State Treasurer and U.S. Senate candidate John Kennedy said Wednesday the state can address its immediate, $750 million shortfall without raising taxes.
“The problem is on the spending side,” Kennedy told the annual meeting of the Hispanic Chamber of Commerce of Louisiana.
“We need to get our costs under control,” he said. “Until we do, I don’t think it is fair and right to deliver the largest tax increase in the history of the state.”
The Republican said Democratic Gov. John Bel Edwards’ list of possible income, corporate and other tax hikes to tackle the shortfall is “pretty breathtaking” and premature.
Kennedy said the state can take steps — some politically painful — to solve what officials say is a shortfall of up to $750 million by June 30.
He said eliminating 156 special state funds — called statutory dedications — would quickly raise nearly $500 million.
Many of those funds amount to “politicians’ honey pots,” Kennedy said.
“Most of them are not as important as we say our priorities are,” he said.
Asked if the governor wanted to comment, Edwards spokesman Richard Carbo said Kennedy should identify which statutory dedications should be cut and how much that would save. “We would urge the State Treasurer to bring his specific ideas to the table and work with us to develop a strategy,” Carbo said in an emailed statement.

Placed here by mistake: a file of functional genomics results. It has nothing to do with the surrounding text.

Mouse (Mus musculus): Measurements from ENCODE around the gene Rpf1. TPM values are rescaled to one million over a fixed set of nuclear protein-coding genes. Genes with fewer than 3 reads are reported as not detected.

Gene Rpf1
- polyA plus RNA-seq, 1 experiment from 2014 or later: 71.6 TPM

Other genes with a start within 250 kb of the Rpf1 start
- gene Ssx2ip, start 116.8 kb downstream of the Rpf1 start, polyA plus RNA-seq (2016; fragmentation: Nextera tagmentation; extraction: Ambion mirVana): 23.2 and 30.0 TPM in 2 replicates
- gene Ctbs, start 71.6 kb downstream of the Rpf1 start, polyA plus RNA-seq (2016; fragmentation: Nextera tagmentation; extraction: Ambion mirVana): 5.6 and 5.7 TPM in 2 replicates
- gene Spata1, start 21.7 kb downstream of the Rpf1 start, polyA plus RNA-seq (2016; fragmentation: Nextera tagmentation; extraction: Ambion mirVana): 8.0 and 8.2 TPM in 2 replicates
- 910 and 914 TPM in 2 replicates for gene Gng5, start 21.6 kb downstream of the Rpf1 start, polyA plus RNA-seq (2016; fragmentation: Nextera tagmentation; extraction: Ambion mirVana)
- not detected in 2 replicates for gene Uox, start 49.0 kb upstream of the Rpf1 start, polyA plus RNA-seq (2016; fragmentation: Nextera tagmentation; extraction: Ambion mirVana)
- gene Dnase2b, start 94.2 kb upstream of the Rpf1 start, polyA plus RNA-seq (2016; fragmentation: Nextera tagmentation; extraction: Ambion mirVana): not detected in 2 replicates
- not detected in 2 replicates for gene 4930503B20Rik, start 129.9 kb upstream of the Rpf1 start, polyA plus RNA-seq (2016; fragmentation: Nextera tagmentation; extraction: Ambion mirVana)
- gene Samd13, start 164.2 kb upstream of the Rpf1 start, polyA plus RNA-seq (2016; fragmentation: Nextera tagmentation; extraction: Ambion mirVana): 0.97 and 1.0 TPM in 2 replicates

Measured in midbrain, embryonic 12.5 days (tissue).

The Legislature is set to meet in a special session starting Feb. 14 to address Louisiana’s budget crisis, which experts call the worst in three decades.
A $1.9 billion shortfall is predicted for the financial year that begins on July 1.
Kennedy, who was elected to his fifth term as treasurer in October, is known for his blunt-speaking manner aimed at rank-and-file taxpayers.
“Welfare was meant to be a bridge, not a parking lot,” he said in his announcement Tuesday that he is entering the race to succeed U.S. Sen. David Vitter, R-Metairie.
The treasurer joins two announced Republican candidates, U.S. Reps. Charles Boustany and John Fleming. Another GOP contender, retired Air Force Col. Rob Maness, officially announced Wednesday that he, too, would seek the post. Maness ran unsuccessfully for the Senate last year.
Kennedy said the state has a moral obligation to find ways to lower costs while delivering a quality product.
Others argue that, after years of budget reductions, the current shortfall has to include tax hikes, not just spending reductions.
Kennedy said other steps that would address the $750 million shortfall include canceling some of the state’s 19,000 consulting contracts, rethinking how state employee managers oversee an average of four classified state workers and finding ways to curb Medicaid costs, which account for nearly 40 percent of the budget.
He told the 110-member audience the state’s $25 billion operating budget is adequate, especially amid a dwindling population and inflation of less than 2 percent.
“It is hard to argue that Louisiana does not have enough money,” Kennedy said.
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